Here's another part of the last few weeks or so of assorted After Effects tutorials, tips, and scripts & plug-ins new and old.
A few months ago, Chris and Trish Meyer released After Effects Apprentice, 3rd Edition, along with some free excerpts. Now, they've updated the companion videos for CS6, as noted in Updates to the After Effects Apprentice Video Courses. The video are available at Lynda.com (with a week preview period), and can stand alone or supplement the text. They may be the best introduction or refresher tutorials available. Here's a free sample, Introduction to Variable Mask Feathering:
RE:Match, from RE:Vision Effects, is an interesting new set of After Effects plug-ins “to match one view of video or film to another so that it looks as if it was shot with the same camera and settings. RE:Match assumes that both image sequences are taken roughly at the same location but perhaps were not shot at the same time or from the same point-of-view.”
Josh at reTooled,net posted Premiere Pro CS6 & After Effects CS6 – Complex Masking using After Effects directly with Premiere Pro, with simple masking as well as more complex scenarios involving tracking. It's an important workaround, but breaks real time rendering GPU workflows in Premiere, which is fine for shorter sequences.
Andrew Kramer shared Image Based Lighting with Element 3D! Image Based Lighting “is when you use an environment map (or HDRI) to simulate the lighting in a 3D scene without adding any individual lights. The specular highlights and overall illumination is generated from the environment automatically. This is a common technique for dedicated 3D programs for high-end Visual Effects work so they can match the practical lighting as accurately as possible. This technique uses 2 additional copies of the Element 3D plug-in stacked on top of each other to generate the lighting but you can also add additional lights to your scene as well.”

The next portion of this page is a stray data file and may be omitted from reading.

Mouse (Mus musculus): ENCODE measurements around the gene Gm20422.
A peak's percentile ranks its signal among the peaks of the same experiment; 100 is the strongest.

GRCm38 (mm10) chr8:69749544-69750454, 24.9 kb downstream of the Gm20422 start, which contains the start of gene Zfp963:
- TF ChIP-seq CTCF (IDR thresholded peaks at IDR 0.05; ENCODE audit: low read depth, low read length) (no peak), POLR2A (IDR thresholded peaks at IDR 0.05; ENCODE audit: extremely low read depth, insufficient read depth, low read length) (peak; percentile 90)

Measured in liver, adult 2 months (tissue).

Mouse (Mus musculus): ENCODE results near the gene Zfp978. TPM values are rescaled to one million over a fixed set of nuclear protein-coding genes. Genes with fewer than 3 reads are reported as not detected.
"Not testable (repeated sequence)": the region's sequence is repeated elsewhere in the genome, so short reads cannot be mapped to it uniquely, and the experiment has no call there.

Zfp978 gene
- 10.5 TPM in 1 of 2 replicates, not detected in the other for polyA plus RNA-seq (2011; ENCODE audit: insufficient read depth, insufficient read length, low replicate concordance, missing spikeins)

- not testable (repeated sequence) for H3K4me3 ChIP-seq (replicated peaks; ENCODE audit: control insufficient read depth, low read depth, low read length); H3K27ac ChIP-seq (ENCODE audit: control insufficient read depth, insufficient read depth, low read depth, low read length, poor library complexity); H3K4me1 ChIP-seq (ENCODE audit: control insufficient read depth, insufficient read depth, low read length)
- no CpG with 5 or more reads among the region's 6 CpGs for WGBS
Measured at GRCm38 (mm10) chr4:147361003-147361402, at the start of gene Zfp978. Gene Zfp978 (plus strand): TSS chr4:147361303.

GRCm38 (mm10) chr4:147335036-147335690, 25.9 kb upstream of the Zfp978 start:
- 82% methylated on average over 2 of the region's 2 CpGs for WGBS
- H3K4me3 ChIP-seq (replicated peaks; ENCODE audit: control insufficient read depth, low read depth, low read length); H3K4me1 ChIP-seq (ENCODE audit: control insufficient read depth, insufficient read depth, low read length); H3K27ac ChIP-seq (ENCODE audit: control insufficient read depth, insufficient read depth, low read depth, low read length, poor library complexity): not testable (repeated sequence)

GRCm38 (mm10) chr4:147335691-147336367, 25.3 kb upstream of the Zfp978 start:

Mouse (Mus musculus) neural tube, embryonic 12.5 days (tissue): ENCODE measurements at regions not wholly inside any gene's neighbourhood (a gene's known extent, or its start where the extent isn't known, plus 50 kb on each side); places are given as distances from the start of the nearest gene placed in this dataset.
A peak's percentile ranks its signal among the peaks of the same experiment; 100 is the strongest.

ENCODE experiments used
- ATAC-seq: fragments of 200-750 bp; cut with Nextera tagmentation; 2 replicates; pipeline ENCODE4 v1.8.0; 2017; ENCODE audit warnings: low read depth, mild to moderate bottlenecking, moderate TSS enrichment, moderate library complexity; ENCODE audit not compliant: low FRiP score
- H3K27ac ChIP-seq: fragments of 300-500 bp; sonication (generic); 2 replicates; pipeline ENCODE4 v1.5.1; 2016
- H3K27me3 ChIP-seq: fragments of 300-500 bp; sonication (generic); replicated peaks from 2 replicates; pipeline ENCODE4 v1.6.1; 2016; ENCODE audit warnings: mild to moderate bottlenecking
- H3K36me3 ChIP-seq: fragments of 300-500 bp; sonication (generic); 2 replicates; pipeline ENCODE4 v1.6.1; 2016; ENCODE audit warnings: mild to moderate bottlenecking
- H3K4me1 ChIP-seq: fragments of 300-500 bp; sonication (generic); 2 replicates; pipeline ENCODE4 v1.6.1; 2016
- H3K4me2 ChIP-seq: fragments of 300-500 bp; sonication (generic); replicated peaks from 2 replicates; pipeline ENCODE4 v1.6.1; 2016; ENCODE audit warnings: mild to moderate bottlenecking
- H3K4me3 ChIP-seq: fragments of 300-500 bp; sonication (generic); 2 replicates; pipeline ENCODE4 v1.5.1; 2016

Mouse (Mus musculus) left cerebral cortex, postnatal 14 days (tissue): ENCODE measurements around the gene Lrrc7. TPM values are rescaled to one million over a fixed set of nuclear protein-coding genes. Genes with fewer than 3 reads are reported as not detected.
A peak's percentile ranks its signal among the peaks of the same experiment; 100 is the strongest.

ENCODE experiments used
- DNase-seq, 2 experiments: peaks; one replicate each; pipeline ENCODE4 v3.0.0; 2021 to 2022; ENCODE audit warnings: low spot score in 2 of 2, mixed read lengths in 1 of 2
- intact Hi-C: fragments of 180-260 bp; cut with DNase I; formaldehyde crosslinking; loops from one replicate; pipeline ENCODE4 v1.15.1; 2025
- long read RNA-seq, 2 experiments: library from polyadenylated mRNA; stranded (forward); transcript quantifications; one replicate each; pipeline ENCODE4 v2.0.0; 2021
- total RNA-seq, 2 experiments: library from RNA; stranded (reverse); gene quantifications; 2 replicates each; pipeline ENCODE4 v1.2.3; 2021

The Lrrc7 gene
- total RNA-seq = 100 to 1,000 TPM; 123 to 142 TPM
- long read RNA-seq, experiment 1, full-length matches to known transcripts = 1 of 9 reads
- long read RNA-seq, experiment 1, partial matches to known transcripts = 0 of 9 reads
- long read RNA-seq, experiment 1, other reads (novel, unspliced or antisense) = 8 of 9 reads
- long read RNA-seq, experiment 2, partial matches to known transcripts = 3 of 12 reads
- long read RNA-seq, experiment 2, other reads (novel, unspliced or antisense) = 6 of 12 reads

Motion Boutique posted a free AE project with a Text Bounds Expression that ” allows you to determine the bounding box of a text layer. It can be used to dynamically link some properties (for instance the position of an other layer) to the text size.”
Create A Facial Morph Without Using 3rd Party Plug-ins by Axel Sorensen uses the Liquify effect plug-in to reshape one face to another smoothly, and two ways to make hair appear to grow. See also Flomotion on keying and Liquify in alice in wonderland special effect / resizing a head with after effects and the Alex Telford quick tip on the animatable Liquify effect.
Stefan Surmabojov posted what may be the final part of his series, “Screen Fillers” Graphic User Interface Elements – Part 21.
How to Make a Lower Third in After Effects is an intro Bammo VFX Tutorial on YouTube. For more on lower thirds, see the AEP mini-roundup Free Lower Thirds plus Additional Resources: Leverage Photoshop, Premiere, and After Effects.
Setting Ambient Lights in After Effects by Richard Harrington is an excerpt from his course on 3D motion control in AE. Also, AdoramaTV posted Harrington's Keying Greenscreen Video in Premiere Pro and After Effects:
The AE Basics series by Andrew Devis has 5 additional tutorials on exporting work from After Effects, covering Dynamic Link , Setting Up For Export , Render Settings, Output Modules , and the Media Encoder. Here's a sample:
MoChat 20 Transcript & Summary is a nice linkfest of After Effects resources for inspiration, learning, and tools.
Stefan Surmabojov shared Use The Graph Editor To Animate A Simple Bouncing Ball. Evan Abrams also recently posted All About Keyframes & The Graph Editor and How To Copy & Paste Keyframes. Here's Stefan:
Two new After Effects scripts appeared. Swissd, from fabiantheblind software, “is an After Effects script for creating fixed width text layouts. You can just have fun with the buzz generator and skip thru your fonts or do some serious work with it. It uses the scale property of the text layers to resizes them to fit in the same width.”
Please note that these roundups are for quick review and comparison. There is almost always vital information from the originating authors at the links provided-and often free presets, projects, or stock footage too.